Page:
|Scientific name:||Artemisia vulgaris L.|
|German name:||Beifuß, Gemeiner Beifuß, Gewöhnliche Beifuß, Gewürzbeifuß|
|English name:||Mugwort, Common wormwood|
|Plant Family:||Asteraceae / Compositae, Sunflower family), Korgblommiga växter|
|Life form:||Herbaceous perennial|
|Stem:||Height 50–150 (–200) cm, erect, often vague purple to red|
|Leaves:||Feathery, deeply cut into; top dark green; underside with dense white tomentose hairs|
|Flowers:||Small (5mm) yellow or dark red petals in racemose panicles|
|Flowering Period:||July, August, September|
|Fruits:||Yellowish, oblong cypsela|
|Habitat:||dry cultivated land on farms and in ruderatmark and roadsides|
Derivation of the botanical name:
Artemisia, Ἀρτεμισία, referring to the Greek goddess Artemis who so benefited from a plant of this family that she gave it her own name. Plants described by Dioscorides & Pliny like wormword or mugwort from which the genus name Artemisia is taken. An alternative possibility for the derivation of this name is that it comes from Queen Artemisia II of Caria, sister and wife of King Mausolus, who ruled after his death from 352 to 350 BCE. and built during her short reign one of the Seven Wonders of the Ancient World, the Mausoleum at Halicarnassus, which she unfortunately did not live to see the completion of.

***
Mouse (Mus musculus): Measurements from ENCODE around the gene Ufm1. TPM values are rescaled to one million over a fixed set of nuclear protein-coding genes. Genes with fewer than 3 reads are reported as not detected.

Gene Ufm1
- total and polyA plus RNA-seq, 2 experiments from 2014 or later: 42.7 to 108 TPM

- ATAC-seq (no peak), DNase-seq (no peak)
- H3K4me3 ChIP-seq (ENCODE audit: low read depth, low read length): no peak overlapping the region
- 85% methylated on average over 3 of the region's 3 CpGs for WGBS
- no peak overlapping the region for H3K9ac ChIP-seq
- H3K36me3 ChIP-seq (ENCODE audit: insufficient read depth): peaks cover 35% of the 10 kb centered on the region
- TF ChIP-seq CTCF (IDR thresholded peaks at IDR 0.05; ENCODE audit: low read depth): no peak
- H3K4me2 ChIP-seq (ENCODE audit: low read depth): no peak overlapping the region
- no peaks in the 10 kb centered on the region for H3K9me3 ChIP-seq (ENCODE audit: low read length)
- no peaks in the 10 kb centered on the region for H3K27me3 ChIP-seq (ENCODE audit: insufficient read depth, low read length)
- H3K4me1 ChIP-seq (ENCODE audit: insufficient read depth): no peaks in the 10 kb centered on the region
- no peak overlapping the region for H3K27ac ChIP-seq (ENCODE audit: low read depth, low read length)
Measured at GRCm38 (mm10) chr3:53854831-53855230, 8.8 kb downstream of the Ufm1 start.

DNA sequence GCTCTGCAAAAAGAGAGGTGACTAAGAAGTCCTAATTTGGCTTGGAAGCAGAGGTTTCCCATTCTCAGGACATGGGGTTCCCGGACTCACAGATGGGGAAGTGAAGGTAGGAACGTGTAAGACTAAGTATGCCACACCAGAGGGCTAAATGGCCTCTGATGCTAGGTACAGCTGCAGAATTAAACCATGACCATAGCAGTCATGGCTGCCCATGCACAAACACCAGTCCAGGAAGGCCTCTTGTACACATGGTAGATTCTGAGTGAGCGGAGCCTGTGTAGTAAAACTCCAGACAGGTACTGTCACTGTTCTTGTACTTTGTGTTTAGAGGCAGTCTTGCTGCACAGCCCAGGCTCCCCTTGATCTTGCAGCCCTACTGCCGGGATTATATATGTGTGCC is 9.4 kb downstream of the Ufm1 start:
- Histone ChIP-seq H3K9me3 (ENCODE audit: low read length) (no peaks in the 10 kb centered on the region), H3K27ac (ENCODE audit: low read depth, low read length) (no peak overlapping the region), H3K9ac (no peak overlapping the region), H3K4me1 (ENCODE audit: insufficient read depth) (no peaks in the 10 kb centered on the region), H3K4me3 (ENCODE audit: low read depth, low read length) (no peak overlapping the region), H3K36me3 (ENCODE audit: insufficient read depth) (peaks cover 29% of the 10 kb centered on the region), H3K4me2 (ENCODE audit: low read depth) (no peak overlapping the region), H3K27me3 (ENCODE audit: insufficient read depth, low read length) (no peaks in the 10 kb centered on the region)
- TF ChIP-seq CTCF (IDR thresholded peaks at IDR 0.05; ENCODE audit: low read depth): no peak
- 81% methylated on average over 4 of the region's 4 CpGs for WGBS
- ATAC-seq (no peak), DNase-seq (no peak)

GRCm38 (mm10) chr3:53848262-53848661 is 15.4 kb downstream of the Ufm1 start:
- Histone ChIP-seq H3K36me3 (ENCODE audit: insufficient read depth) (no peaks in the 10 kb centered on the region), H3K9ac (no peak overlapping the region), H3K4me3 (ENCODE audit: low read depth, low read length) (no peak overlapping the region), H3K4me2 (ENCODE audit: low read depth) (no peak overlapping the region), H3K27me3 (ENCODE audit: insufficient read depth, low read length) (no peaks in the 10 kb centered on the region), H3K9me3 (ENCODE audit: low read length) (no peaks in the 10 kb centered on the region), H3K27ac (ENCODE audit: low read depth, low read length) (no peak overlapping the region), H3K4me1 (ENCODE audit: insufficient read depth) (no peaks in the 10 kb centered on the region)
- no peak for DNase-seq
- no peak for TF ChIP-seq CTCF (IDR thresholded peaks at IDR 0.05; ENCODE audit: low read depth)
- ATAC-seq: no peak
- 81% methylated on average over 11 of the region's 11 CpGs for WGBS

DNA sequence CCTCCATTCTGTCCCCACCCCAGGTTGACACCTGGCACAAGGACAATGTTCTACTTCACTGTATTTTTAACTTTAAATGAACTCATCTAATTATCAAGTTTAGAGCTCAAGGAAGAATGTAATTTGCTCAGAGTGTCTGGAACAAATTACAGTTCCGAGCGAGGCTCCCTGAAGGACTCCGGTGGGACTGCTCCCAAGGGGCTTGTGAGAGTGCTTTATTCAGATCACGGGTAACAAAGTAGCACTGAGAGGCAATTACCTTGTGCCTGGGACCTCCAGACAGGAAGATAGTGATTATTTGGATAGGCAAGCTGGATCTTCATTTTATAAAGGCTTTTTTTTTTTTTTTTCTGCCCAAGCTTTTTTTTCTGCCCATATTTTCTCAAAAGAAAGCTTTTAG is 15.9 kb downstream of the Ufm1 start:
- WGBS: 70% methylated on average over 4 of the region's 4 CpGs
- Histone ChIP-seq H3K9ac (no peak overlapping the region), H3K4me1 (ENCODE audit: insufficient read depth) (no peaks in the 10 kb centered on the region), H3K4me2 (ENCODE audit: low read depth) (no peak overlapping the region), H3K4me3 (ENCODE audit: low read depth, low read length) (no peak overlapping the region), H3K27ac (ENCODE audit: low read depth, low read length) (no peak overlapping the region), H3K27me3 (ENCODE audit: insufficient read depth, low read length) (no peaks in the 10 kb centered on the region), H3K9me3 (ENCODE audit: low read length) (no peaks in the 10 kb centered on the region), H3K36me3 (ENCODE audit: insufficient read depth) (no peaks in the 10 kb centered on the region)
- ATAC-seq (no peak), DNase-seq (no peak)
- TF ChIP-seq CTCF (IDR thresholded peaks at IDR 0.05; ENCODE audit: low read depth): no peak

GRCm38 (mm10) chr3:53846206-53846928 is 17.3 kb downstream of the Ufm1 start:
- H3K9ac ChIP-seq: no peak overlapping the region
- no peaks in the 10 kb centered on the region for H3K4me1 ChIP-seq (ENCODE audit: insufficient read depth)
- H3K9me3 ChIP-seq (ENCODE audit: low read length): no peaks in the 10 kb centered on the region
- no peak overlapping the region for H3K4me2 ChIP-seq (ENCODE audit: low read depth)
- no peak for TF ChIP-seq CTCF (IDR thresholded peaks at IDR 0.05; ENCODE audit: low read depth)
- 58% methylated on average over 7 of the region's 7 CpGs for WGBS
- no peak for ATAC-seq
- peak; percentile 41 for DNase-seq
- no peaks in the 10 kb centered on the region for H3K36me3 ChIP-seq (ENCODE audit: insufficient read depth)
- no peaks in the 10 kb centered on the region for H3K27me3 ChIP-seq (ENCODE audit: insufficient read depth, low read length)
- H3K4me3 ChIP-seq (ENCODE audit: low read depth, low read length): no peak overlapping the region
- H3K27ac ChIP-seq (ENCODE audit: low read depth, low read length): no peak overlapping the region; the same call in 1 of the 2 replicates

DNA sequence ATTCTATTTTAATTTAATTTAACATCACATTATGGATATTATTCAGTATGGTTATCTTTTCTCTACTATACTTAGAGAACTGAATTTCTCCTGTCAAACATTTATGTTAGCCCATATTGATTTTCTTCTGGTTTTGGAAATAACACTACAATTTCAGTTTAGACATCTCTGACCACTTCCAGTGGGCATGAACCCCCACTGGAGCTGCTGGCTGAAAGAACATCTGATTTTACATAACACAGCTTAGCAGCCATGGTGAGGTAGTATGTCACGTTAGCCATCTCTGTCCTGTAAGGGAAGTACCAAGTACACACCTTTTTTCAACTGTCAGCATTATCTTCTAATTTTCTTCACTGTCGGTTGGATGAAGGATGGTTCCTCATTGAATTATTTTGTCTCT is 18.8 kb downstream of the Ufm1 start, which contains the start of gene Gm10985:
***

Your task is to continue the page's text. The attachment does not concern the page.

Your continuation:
Artemisia vulgaris is used from way back to let recover tired travellers and to protect them against evil spirits and wild animals.
Roman soldiers laid it in their sandals against painful feet, hence the name "bij-voet" in Dutch.
William Coles (1626 - 1662 CE), an herbalist, botanist, became entranced by the idea of plant signatures. In the Art of Simpling, 1656, he wrote: "And if a Footman take mugwort and put it into his shoes in the morning, he may go forty miles before noon and not be weary…"
Dr. Karl Wilhelm Burdach (1781 - 1842) of Triebel, discovered that the root of the Artemisia vulgaris is an excellent remedy in epilepsy.